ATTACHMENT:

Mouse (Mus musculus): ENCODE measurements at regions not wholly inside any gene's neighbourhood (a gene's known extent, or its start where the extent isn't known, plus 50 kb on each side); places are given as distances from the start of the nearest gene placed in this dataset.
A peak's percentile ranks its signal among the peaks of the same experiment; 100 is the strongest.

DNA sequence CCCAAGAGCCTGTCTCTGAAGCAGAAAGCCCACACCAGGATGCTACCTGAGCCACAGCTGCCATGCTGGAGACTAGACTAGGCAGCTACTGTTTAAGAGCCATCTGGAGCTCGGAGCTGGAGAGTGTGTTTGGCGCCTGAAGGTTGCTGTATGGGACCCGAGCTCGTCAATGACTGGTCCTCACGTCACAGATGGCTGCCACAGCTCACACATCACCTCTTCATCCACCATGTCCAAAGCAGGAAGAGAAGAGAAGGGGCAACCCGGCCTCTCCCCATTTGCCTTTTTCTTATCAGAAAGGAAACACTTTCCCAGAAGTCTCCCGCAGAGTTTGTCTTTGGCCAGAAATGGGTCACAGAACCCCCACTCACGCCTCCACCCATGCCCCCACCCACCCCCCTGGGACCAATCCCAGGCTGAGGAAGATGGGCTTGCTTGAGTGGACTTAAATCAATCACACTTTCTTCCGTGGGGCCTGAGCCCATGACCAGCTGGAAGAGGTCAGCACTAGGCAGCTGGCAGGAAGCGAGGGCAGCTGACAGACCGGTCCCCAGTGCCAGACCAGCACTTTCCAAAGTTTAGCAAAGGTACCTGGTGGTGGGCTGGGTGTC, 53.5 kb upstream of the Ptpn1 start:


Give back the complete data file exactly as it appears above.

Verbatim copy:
Mouse (Mus musculus): ENCODE measurements at regions not wholly inside any gene's neighbourhood (a gene's known extent, or its start where the extent isn't known, plus 50 kb on each side); places are given as distances from the start of the nearest gene placed in this dataset.
A peak's percentile ranks its signal among the peaks of the same experiment; 100 is the strongest.

DNA sequence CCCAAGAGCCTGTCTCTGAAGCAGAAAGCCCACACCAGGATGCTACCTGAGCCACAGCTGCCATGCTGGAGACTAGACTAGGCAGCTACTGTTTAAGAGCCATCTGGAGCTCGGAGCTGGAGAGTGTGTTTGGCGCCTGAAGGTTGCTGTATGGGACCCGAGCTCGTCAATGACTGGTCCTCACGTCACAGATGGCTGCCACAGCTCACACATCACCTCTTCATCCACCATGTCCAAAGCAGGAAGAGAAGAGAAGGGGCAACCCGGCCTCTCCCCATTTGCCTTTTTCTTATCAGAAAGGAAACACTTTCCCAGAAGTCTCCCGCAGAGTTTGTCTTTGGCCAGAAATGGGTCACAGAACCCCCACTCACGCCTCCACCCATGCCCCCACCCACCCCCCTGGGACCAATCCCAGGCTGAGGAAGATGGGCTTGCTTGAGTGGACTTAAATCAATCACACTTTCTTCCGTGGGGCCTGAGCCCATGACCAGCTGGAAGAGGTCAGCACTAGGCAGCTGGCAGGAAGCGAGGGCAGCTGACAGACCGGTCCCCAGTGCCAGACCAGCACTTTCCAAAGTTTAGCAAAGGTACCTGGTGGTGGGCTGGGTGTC, 53.5 kb upstream of the Ptpn1 start: